RETURN-TO-WORK: WORKPLACE SAFETY PRECAUTIONS DURING COVID-19

Ten Steps all Workplaces Can take to Prevent COVID-19 Exposure

For those who are working in public during the COVID-19 outbreak, effective workplace safety is a great concern. For everyone’s safety, violations should be reported to local public health departments and appropriate state agencies. Discrimination or retaliation for raising COVID-19 workplace safety concerns is prohibited.

These resources are compiled to help lawyers for reopened businesses and their workers navigate the challenge of reopening and coming back to work. Workers deserve solid information on their rights in a re-opened workplace.  If you are personally dealing with workplace questions on how to safely re-open or whether you can return to work 

you should seek legal advice on the business challenges and workers’ rights laws as applied to your situation. 

Additional Blanchard & Walker fact pages provide resources on:

 

Michigan Law and COVID-19 Workplace Safety

Executive Orders: A narrow decision by the Michigan Supreme Court has invalidated many of Governor Whitmer’s Executive Orders issued to tackle the COVID-19. However, some of those orders will survive if they derive from executive powers outside of the state of emergency.  A complete list of the Executive Orders Issued by Governor Whitmer is still available here. The impact of the outbreak and the sheltering guidance to combat it can be tracked and measured: Michigan Coronavirus Map and Case Count. 

In the absence of the Governor’s emergency powers, the Michigan Department of Health and Human Services (MDHHS) and Michigan Occupational Health and Safety Administration (MIOSHA) have stepped up and issued orders under their own regulatory authority to help protect Michigan workers.

PUBLIC GATHERINGS AND MASK USE: Michigan Department of Health and Human Services has issued regular updates and emergency orders, including the most recent November 15, 2020 Emergency Order (effective Nov. 18, 2020) significantly restricting public gatherings, team sports and in-person instruction for high school students across Michigan through December 8, 2020.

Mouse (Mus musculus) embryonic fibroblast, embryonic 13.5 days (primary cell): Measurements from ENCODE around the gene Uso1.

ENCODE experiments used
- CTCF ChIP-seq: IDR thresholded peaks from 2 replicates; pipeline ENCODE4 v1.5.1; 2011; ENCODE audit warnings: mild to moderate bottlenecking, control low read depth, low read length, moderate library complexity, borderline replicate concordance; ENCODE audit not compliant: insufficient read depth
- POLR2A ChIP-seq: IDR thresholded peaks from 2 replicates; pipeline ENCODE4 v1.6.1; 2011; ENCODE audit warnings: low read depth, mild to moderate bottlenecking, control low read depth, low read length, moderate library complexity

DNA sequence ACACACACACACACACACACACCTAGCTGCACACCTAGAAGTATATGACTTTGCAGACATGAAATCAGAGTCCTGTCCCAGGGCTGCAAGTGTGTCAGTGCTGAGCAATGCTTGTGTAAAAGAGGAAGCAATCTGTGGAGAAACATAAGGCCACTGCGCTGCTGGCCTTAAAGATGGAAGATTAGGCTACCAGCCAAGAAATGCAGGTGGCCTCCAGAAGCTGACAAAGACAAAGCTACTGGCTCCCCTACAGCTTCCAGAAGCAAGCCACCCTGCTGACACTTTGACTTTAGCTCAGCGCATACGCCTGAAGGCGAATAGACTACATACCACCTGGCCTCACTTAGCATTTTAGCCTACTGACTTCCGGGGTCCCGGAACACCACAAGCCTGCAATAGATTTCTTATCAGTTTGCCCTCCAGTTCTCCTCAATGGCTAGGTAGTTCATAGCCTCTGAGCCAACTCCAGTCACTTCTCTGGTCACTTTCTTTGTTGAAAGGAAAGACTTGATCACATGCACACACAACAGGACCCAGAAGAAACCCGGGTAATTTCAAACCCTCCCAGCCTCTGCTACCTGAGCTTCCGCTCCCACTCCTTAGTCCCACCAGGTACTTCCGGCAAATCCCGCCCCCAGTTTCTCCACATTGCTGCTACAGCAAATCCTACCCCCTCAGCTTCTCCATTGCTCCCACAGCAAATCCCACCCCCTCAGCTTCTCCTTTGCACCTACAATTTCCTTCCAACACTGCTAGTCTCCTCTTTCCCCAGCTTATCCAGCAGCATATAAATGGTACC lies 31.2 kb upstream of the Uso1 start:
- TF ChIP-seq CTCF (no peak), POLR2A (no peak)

WORKPLACE SAFETY: Michigan Occupational Health and Safety Administration on October 14, 2020 issued Emergency Safety Rules for workplace safety. As before, all workplaces are required to have a COVID-19 response plan, but that plan now must include “a policy prohibiting in-person work for employees to the extent that their work activities can feasibly be completed remotely.

In October 2020, the Michigan Legislature finally acted to the first new laws to clarify the rights and obligations of Michigan workers and businesses.

EMPLOYMENT RIGHTS: Public Act 238 of 2020 addresses legal rights for employees experiencing Covid-19 related symptoms, and to protect those whistleblowers who raise Covid-19 safety concerns. Under the law an employer is prohibited from discharging, disciplining, or otherwise retaliating against an employee who does any of the following:

  • Stays home from work because they contracted COVID-19 or because they are experiencing the principal symptoms of COVID-19 even if they later test negative (the employee must seek a test within three days).
  • Opposes a violation of this act.
  • Reports health violations related to COVID-19.
  • * The Act does not apply to certain healthcare workers, correctional facility workers, first responders and others.

BUSINESS IMMUNITY: Public Act No 236 of 2020 (Effective October 22, 2020), the “COVID-19 response and reopening liability assurance act” purports to limit workplace liability for COVID-19 related lawsuits. Under the law, businesses or employers are immune from COVID-19 related lawsuits, but only if it has complied with all relevant laws and government guidance in effect at the time (including all executive orders that had not been denied legal effect at the time, state agency guidance, or local public health orders).

 

MIOSHA and COVID-19 Workplace Specific Guidance

Michigan Occupational Health and Safety Administration (MIOSHA) issued October 14, 2020 Emergency Safety Rules for workplace safety. As before, all workplaces are required to have a COVID-19 response plan, but that plan now must include “a policy prohibiting in-person work for employees to the extent that their work activities can feasibly be completed remotely.